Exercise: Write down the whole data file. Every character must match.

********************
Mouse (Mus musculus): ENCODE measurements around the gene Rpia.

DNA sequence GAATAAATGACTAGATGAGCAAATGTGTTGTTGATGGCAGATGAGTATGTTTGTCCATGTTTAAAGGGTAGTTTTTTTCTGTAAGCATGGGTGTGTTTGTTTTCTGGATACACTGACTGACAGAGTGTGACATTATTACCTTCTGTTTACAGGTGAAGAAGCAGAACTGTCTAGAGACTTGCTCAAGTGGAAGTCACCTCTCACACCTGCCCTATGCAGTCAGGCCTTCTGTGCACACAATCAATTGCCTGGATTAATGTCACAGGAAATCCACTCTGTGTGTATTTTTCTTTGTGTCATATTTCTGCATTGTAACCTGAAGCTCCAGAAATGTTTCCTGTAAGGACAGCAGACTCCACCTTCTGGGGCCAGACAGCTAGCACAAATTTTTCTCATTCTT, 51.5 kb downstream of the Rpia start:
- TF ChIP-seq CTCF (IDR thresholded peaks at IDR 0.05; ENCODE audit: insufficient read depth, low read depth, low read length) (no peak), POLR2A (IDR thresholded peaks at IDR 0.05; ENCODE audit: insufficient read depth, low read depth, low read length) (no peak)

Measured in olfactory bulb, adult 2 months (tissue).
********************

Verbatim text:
Mouse (Mus musculus): ENCODE measurements around the gene Rpia.

DNA sequence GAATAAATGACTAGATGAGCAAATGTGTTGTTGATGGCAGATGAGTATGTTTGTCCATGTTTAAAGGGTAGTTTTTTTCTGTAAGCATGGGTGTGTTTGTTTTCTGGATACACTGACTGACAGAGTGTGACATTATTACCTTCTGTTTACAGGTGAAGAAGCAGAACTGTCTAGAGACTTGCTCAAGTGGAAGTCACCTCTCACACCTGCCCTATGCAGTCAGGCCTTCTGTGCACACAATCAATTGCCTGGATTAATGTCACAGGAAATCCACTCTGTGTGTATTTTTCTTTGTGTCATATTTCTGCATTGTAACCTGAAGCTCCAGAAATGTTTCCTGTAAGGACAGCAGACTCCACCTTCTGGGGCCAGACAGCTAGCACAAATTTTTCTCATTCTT, 51.5 kb downstream of the Rpia start:
- TF ChIP-seq CTCF (IDR thresholded peaks at IDR 0.05; ENCODE audit: insufficient read depth, low read depth, low read length) (no peak), POLR2A (IDR thresholded peaks at IDR 0.05; ENCODE audit: insufficient read depth, low read depth, low read length) (no peak)

Measured in olfactory bulb, adult 2 months (tissue).